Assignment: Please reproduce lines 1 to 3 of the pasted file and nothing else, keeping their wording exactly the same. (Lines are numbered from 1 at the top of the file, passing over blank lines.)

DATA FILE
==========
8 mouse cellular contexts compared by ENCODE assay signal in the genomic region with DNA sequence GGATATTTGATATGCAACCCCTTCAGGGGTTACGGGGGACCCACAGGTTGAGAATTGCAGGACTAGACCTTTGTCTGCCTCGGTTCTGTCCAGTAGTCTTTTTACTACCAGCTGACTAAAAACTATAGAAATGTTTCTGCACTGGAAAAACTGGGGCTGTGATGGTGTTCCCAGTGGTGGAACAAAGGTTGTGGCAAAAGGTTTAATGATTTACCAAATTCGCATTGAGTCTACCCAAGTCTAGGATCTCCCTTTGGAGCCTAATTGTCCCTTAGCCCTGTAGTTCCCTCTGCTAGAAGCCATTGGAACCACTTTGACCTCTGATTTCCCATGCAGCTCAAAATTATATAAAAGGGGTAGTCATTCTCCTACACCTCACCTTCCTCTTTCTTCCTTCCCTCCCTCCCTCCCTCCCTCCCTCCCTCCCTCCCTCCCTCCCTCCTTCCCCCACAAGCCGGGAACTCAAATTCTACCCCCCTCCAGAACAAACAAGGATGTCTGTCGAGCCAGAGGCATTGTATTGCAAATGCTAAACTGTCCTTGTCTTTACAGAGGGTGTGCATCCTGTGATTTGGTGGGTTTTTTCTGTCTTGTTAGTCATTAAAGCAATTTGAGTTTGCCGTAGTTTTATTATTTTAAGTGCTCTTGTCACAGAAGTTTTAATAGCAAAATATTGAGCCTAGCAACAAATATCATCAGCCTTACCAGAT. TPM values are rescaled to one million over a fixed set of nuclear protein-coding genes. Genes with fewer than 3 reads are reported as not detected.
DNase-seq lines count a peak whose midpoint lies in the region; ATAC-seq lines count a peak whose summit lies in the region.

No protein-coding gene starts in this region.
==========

8 mouse cellular contexts compared by ENCODE assay signal in the genomic region with DNA sequence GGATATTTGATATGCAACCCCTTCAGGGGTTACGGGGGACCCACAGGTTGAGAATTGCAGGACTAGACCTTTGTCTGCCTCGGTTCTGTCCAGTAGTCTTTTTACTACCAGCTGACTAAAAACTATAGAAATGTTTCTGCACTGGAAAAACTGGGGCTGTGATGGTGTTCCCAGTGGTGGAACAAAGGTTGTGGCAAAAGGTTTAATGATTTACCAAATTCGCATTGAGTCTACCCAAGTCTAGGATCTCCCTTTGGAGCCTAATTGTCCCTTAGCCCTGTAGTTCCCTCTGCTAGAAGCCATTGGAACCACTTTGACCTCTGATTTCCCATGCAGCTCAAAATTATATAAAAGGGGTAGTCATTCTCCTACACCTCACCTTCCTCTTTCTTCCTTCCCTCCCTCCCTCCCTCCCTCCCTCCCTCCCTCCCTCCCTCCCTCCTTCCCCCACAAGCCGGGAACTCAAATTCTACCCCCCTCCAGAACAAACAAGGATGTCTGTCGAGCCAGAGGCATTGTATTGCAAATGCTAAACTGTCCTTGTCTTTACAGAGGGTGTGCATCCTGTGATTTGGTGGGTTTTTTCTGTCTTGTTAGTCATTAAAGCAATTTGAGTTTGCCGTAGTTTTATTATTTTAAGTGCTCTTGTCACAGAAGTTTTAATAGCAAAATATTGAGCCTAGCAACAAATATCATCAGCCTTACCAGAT. TPM values are rescaled to one million over a fixed set of nuclear protein-coding genes. Genes with fewer than 3 reads are reported as not detected.
DNase-seq lines count a peak whose midpoint lies in the region; ATAC-seq lines count a peak whose summit lies in the region.

No protein-coding gene starts in this region.